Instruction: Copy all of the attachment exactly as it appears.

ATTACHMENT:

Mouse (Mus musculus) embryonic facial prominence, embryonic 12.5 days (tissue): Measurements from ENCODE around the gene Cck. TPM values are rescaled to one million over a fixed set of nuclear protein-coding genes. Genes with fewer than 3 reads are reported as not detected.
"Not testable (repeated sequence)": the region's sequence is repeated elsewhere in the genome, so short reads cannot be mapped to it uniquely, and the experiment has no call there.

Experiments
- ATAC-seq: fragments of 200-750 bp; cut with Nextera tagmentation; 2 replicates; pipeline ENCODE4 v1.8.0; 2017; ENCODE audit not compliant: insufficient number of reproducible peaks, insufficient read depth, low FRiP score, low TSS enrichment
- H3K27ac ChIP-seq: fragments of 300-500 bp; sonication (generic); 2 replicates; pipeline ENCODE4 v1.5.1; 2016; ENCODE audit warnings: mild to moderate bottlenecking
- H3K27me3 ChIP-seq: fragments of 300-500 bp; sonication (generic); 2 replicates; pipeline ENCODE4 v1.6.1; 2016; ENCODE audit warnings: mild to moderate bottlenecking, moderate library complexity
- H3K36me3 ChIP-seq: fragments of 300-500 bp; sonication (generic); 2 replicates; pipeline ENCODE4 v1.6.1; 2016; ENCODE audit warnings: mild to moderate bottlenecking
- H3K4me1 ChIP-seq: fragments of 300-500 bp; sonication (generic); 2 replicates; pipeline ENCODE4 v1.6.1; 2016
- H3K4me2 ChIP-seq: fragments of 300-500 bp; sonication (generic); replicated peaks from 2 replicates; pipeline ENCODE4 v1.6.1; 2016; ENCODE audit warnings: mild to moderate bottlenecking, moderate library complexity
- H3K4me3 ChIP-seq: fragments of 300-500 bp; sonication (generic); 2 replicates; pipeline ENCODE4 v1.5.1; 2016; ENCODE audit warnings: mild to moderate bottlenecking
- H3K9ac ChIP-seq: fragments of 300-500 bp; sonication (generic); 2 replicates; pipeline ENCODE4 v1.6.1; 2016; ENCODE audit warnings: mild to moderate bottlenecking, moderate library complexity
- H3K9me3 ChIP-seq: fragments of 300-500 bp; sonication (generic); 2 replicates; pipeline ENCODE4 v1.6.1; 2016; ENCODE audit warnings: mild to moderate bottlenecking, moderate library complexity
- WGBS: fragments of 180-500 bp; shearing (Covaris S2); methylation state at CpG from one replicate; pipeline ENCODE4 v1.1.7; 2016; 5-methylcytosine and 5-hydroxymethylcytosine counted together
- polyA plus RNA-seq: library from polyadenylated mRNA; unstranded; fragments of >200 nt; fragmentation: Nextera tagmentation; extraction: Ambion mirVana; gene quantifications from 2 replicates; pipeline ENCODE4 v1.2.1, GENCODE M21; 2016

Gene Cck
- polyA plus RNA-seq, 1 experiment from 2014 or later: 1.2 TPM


Mouse (Mus musculus) embryonic facial prominence, embryonic 12.5 days (tissue): Measurements from ENCODE around the gene Cck. TPM values are rescaled to one million over a fixed set of nuclear protein-coding genes. Genes with fewer than 3 reads are reported as not detected.
"Not testable (repeated sequence)": the region's sequence is repeated elsewhere in the genome, so short reads cannot be mapped to it uniquely, and the experiment has no call there.

Experiments
- ATAC-seq: fragments of 200-750 bp; cut with Nextera tagmentation; 2 replicates; pipeline ENCODE4 v1.8.0; 2017; ENCODE audit not compliant: insufficient number of reproducible peaks, insufficient read depth, low FRiP score, low TSS enrichment
- H3K27ac ChIP-seq: fragments of 300-500 bp; sonication (generic); 2 replicates; pipeline ENCODE4 v1.5.1; 2016; ENCODE audit warnings: mild to moderate bottlenecking
- H3K27me3 ChIP-seq: fragments of 300-500 bp; sonication (generic); 2 replicates; pipeline ENCODE4 v1.6.1; 2016; ENCODE audit warnings: mild to moderate bottlenecking, moderate library complexity
- H3K36me3 ChIP-seq: fragments of 300-500 bp; sonication (generic); 2 replicates; pipeline ENCODE4 v1.6.1; 2016; ENCODE audit warnings: mild to moderate bottlenecking
- H3K4me1 ChIP-seq: fragments of 300-500 bp; sonication (generic); 2 replicates; pipeline ENCODE4 v1.6.1; 2016
- H3K4me2 ChIP-seq: fragments of 300-500 bp; sonication (generic); replicated peaks from 2 replicates; pipeline ENCODE4 v1.6.1; 2016; ENCODE audit warnings: mild to moderate bottlenecking, moderate library complexity
- H3K4me3 ChIP-seq: fragments of 300-500 bp; sonication (generic); 2 replicates; pipeline ENCODE4 v1.5.1; 2016; ENCODE audit warnings: mild to moderate bottlenecking
- H3K9ac ChIP-seq: fragments of 300-500 bp; sonication (generic); 2 replicates; pipeline ENCODE4 v1.6.1; 2016; ENCODE audit warnings: mild to moderate bottlenecking, moderate library complexity
- H3K9me3 ChIP-seq: fragments of 300-500 bp; sonication (generic); 2 replicates; pipeline ENCODE4 v1.6.1; 2016; ENCODE audit warnings: mild to moderate bottlenecking, moderate library complexity
- WGBS: fragments of 180-500 bp; shearing (Covaris S2); methylation state at CpG from one replicate; pipeline ENCODE4 v1.1.7; 2016; 5-methylcytosine and 5-hydroxymethylcytosine counted together
- polyA plus RNA-seq: library from polyadenylated mRNA; unstranded; fragments of >200 nt; fragmentation: Nextera tagmentation; extraction: Ambion mirVana; gene quantifications from 2 replicates; pipeline ENCODE4 v1.2.1, GENCODE M21; 2016

Gene Cck
- polyA plus RNA-seq, 1 experiment from 2014 or later: 1.2 TPM